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LO18: How big is emergency access block in Canadian hospitals?

  • G. Innes (a1), M. Sivilotti (a1), H.J. Ovens (a1), A. Chochinov (a1), K. McLelland (a1), C. Kim Sing (a1), D.J. MacKinnon (a1), A. Chopra (a1), A. Dukelow (a1), S. Horak (a1), N. Barclay (a1), D. Kalla (a1) and E.S. Kwok (a1)...
Abstract

Introduction: Emergency department (ED) access block is the #1 safety concern in Canadian EDs. Its main cause is hospital access block, manifested by prolonged boarding of inpatients in EDs. Hospital administrators often believe this problem is too big to be solved and would require large increases in hospital capacity. Our objective was to quantify ED access gap by estimating the cumulative hours that CTAS 1-3 patients are blocked in waiting areas. This value, expressed as a proportion of inpatient care capacity, is an estimate of the bed hours a hospital would have to find in order to resolve ED access. Methods: A convenience sample of urban Canadian ED directors were asked to provide data summarizing their CTAS 1-3 inflow, the proportion triaged to nursed stretchers vs. RAZ or Intake areas, and time to care space. Total ED access gap was calculated by multiplying the number of CTAS 1-3 patients by their average delay to care space. Time to stretcher was captured electronically at participating sites, but time to RAZ or intake spaces was often not. In such cases, respondents provided time from triage to first RN or MD assessment in these areas. The primary outcome was total annual ED access block hours for emergent-urgent patients, expressed as a proportion of funded inpatient bed hours. Results: Directors of 40 EDs were queried. Six sites did not gather the data elements required. Of 34 remaining, 29 (85.3%) provided data, including 15 tertiary (T), 10 community (C) and 2 pediatric (P) sites in 12 cities. Mean census for the 3 ED types was 72,308 (T), 58,849 C) and 61,050 (P) visits per year. CTAS 1-3 patients accounted for 73.4% (T), 67.7% (C) and 66.2% (P) of visits in the 3 groups, and 34% (T), 46% (C) and 44% (P) of these patients were treated in RAZ or intake areas rather than staffed ED stretchers. Mean time to stretcher/RAZ care was 50/71 min (T), 46/62 min (C), and 37/59 min (P). Average ED access gap was 47,564 hrs (T), 37,222 hrs (C) and 35,407 hrs (P), while average inpatient bed capacity was 599 beds (5,243,486 hrs), 291 beds (2,545,875 hrs) and 150 beds (1,314,000 hrs) respectively. ED access gap as a proportion of inpatient care capacity was 0.93% for tertiary, 1.46% for community and 2.69% for pediatric centres. Conclusion: ED access gap is very large in Canadian EDs, but small compared to hospital operating capacity. Hospital capacity or efficiency improvements in the range of 1-3% could profoundly mitigate ED access block.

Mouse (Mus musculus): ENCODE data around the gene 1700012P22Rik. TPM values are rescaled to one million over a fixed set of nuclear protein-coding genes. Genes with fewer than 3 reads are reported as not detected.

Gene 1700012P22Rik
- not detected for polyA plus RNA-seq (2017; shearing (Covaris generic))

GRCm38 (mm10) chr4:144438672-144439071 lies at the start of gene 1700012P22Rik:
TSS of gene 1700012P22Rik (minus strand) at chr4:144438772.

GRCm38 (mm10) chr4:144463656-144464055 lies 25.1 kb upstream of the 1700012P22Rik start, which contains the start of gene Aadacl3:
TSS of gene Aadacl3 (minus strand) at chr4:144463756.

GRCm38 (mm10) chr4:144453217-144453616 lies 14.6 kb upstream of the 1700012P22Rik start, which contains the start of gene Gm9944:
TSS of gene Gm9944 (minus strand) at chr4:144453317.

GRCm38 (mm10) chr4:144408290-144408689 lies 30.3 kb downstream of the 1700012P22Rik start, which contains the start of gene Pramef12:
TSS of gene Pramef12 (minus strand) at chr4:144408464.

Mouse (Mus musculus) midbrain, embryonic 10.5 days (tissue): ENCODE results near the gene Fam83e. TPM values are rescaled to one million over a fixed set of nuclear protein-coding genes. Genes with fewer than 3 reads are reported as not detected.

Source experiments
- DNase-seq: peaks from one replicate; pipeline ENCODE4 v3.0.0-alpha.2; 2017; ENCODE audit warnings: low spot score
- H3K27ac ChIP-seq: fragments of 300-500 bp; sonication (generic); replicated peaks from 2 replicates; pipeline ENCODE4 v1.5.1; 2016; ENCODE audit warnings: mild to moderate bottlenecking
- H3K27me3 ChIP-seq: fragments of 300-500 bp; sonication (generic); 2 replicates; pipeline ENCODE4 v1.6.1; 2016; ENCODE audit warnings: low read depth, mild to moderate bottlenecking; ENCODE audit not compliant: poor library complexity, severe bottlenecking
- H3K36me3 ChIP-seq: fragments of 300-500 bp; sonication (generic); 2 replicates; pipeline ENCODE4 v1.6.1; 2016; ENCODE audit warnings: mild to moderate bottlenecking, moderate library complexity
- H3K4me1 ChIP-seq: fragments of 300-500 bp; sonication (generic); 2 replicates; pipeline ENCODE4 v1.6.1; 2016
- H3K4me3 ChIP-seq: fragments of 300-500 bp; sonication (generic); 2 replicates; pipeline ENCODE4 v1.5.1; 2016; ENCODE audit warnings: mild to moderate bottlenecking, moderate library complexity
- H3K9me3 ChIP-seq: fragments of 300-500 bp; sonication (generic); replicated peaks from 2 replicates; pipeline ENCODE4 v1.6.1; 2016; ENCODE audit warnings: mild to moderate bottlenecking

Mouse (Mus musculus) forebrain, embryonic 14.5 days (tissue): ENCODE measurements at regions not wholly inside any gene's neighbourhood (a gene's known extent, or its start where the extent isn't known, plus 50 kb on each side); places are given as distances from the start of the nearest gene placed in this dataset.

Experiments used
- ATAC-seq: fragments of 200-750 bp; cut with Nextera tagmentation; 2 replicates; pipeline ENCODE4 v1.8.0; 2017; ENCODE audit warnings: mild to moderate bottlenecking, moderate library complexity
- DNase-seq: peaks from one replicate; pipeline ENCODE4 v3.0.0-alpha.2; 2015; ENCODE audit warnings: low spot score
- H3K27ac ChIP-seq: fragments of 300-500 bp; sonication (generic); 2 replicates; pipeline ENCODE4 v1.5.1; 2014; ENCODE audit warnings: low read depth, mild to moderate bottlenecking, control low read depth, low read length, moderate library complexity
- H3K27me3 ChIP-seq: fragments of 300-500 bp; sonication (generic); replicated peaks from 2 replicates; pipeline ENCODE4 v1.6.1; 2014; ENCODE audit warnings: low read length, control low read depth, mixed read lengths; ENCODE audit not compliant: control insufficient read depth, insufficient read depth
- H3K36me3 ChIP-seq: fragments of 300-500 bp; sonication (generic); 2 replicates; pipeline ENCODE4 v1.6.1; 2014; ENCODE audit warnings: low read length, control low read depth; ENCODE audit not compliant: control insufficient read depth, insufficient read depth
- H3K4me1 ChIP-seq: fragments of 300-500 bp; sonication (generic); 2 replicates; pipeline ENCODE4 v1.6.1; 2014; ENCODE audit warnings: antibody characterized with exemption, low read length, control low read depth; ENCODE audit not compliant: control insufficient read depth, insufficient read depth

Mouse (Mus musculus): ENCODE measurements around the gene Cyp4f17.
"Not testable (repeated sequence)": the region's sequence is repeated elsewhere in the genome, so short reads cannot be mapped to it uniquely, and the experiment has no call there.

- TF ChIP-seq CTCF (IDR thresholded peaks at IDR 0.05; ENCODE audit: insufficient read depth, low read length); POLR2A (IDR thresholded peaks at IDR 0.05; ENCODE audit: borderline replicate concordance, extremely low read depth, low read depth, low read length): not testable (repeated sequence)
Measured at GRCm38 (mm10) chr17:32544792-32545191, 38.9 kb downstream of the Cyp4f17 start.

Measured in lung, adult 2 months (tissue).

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Canadian Journal of Emergency Medicine
  • ISSN: -
  • EISSN: 1481-8035
  • URL: /core/journals/canadian-journal-of-emergency-medicine
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